Today is the feast of Saint Michael the Archangel. What we actually celebrate is the dedication of his church on Monte Gargano. Closely related to this feast is the Apparition of Saint Michael, which also happened on Monte Gargano, formerly celebrated on 8 May (prior to the removal of duplicate feasts in the General Roman Calendar), the prelude to the dedication of the church which we celebrate today.
We associate Saint Michael, whose name means Who is like God? (מי כאל), with the defeat of the Devil. This is invoked in the prayer which we usually pray at the end of every Low Mass, after the Salve, Regina and the versicles. Lately, in parts of the Philippines, this prayer experienced a renaissance, and is now said after each Mass. Even in Sung Masses, this prayer is now recited immediately after the recessional hymn.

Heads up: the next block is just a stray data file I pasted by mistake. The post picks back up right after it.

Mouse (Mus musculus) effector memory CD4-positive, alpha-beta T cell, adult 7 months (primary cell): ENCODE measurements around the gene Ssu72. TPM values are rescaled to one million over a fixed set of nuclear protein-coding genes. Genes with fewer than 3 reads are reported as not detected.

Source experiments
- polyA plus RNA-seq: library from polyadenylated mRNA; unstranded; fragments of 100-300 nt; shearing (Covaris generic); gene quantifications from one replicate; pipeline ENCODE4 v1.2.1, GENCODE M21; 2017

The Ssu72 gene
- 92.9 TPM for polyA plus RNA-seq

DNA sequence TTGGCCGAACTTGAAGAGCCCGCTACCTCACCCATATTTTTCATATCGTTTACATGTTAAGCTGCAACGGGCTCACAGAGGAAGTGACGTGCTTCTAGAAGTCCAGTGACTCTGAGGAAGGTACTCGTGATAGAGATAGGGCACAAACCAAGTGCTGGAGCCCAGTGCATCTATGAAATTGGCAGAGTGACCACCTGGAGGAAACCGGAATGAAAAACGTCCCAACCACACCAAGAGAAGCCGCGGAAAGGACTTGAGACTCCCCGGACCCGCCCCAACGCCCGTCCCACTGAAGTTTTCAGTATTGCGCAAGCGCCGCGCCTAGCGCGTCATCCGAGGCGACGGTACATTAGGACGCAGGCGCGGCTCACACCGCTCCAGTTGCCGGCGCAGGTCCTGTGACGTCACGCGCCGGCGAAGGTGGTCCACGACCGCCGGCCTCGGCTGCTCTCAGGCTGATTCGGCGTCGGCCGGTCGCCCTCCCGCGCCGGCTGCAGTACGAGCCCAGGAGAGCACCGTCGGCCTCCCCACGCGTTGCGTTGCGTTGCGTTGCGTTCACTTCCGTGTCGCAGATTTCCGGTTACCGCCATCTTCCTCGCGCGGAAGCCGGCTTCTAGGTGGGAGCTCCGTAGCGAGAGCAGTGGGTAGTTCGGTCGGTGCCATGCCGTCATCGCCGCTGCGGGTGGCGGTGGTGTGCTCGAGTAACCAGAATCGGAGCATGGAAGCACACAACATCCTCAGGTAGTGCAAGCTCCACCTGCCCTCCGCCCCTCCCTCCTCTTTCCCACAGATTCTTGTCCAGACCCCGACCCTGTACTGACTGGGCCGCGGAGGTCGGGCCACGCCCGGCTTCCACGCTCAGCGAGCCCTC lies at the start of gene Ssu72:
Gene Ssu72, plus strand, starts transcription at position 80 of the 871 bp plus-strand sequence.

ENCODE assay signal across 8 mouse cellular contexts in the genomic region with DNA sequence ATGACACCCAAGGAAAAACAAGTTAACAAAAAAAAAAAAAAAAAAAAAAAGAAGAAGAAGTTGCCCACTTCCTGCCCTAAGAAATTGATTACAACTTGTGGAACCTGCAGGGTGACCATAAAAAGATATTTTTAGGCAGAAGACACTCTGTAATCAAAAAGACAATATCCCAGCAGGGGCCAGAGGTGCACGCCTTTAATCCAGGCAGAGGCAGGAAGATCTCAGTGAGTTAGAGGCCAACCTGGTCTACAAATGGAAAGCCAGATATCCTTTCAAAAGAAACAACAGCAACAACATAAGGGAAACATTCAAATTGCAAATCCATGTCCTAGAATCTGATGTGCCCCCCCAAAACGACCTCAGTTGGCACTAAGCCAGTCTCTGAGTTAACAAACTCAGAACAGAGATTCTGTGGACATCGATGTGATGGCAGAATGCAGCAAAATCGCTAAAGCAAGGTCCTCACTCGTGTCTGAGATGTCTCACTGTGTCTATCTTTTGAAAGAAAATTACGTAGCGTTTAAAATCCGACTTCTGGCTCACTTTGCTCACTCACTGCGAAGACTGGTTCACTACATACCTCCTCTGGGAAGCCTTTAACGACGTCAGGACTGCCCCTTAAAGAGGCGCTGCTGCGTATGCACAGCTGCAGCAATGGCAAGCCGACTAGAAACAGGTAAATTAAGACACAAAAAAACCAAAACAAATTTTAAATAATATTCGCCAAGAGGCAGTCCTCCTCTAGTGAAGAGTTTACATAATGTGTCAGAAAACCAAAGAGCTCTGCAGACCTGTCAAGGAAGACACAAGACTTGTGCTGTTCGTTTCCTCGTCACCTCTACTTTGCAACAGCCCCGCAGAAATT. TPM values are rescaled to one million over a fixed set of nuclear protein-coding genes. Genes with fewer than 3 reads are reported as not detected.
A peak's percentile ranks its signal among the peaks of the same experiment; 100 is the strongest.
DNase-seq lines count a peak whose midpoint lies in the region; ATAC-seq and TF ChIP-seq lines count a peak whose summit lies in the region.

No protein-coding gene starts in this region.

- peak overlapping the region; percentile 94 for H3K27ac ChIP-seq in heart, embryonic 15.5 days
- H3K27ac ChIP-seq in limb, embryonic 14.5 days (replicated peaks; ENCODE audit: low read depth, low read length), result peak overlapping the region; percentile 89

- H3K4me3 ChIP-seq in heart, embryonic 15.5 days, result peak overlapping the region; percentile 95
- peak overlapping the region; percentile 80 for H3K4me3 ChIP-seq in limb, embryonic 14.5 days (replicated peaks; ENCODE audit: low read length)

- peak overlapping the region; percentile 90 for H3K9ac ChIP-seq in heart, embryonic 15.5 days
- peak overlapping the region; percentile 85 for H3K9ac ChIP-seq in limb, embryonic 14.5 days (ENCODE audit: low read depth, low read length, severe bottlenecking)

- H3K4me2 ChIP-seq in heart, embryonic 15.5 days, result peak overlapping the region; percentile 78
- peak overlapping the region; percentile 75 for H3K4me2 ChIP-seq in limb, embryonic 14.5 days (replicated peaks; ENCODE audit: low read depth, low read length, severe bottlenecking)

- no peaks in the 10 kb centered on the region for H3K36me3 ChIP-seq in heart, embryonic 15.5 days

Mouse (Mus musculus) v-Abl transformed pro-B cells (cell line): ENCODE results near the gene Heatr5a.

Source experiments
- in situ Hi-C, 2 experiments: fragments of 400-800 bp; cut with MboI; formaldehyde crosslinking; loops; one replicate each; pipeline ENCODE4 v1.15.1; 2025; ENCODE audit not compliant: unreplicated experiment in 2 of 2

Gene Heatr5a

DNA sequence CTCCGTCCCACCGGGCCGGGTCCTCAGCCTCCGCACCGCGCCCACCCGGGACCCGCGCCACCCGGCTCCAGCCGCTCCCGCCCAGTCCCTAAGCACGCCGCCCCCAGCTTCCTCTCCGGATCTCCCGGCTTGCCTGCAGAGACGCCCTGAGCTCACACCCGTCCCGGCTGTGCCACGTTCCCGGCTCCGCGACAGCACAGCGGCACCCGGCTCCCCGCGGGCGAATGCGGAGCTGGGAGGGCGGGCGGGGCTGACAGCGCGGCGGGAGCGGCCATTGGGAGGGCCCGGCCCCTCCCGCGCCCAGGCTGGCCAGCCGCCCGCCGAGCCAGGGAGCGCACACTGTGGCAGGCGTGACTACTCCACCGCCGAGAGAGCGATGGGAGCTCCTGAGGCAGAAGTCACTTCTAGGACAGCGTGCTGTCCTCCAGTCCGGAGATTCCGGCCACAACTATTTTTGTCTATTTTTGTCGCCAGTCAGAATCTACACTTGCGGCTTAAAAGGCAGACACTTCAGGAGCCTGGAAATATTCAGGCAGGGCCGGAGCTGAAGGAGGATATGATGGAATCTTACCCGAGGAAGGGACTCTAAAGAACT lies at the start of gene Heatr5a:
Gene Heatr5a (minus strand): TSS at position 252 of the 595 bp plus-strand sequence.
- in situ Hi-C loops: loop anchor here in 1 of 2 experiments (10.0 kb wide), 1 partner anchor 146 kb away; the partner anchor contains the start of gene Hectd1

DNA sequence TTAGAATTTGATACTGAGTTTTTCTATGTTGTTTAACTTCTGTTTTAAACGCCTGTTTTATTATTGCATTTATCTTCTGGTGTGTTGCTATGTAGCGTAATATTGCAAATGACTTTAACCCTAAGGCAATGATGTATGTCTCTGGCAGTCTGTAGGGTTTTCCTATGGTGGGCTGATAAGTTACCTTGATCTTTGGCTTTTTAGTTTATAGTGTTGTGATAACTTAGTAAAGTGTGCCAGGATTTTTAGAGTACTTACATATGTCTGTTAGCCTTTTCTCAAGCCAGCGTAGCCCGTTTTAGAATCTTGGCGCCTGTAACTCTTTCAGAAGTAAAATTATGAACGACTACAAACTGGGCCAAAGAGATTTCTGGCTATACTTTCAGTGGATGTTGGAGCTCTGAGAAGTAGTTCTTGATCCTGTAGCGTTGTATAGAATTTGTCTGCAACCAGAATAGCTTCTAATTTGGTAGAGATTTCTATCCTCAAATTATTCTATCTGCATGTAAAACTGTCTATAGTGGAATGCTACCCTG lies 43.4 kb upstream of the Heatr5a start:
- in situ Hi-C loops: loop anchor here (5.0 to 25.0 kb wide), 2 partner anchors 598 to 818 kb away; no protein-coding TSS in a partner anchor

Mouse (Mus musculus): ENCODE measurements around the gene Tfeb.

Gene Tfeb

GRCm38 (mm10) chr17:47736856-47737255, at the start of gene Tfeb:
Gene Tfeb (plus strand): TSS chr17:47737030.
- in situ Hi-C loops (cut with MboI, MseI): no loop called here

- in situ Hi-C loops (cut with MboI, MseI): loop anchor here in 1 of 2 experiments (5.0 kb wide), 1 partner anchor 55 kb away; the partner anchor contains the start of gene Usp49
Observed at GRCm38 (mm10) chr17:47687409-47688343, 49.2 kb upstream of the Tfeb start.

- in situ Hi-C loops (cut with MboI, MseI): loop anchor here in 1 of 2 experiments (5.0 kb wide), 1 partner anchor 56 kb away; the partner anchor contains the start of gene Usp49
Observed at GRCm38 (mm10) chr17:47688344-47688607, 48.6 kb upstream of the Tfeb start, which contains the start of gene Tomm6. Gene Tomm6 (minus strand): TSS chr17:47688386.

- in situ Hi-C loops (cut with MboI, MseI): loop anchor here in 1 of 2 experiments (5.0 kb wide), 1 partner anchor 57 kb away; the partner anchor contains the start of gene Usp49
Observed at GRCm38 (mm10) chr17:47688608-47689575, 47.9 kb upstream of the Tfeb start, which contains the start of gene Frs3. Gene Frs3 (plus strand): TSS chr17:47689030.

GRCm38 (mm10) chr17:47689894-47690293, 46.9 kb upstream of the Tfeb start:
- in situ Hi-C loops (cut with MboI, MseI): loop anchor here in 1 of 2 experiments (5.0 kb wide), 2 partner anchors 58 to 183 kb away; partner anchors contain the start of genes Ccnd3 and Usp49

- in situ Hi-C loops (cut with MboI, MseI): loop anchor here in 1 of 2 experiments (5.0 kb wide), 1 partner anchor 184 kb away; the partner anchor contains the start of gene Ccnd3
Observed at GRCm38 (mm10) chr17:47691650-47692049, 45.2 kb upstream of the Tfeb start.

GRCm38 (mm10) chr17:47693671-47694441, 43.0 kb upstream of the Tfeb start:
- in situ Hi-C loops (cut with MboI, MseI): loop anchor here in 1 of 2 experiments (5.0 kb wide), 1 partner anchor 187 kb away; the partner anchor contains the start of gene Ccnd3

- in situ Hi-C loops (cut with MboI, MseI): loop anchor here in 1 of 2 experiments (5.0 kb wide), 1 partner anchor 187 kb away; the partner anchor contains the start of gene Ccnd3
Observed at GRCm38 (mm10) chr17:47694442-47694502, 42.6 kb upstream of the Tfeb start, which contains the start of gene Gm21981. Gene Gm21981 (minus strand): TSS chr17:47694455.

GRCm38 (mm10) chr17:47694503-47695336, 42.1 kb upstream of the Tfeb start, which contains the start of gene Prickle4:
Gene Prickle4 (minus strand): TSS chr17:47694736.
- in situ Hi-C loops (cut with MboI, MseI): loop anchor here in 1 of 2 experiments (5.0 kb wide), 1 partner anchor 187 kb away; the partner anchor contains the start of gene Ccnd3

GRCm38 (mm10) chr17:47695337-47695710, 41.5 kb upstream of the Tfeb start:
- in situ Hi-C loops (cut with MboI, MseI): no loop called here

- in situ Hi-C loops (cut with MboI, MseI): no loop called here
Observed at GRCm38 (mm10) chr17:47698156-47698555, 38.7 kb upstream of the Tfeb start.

That said, here is a 20th-century plainchant setting of the prayer from Cantus varii. It is in fourth mode, the Church’s quintessential bittersweet mode (click the thumbnail on the right to open the file).
Here is also a later plainchant setting of the same prayer from Heiligenkreuz, cheekily touted as coming from a 21st-century manuscript thither. This one is in the first mode (click the thumbnail on the left to go directly to the file in Scribd), and is intended to be chanted as part of the Leonine prayers at Low Mass. Here is a recording.
Sancte Michaël Archangele, defende nos in prœlio !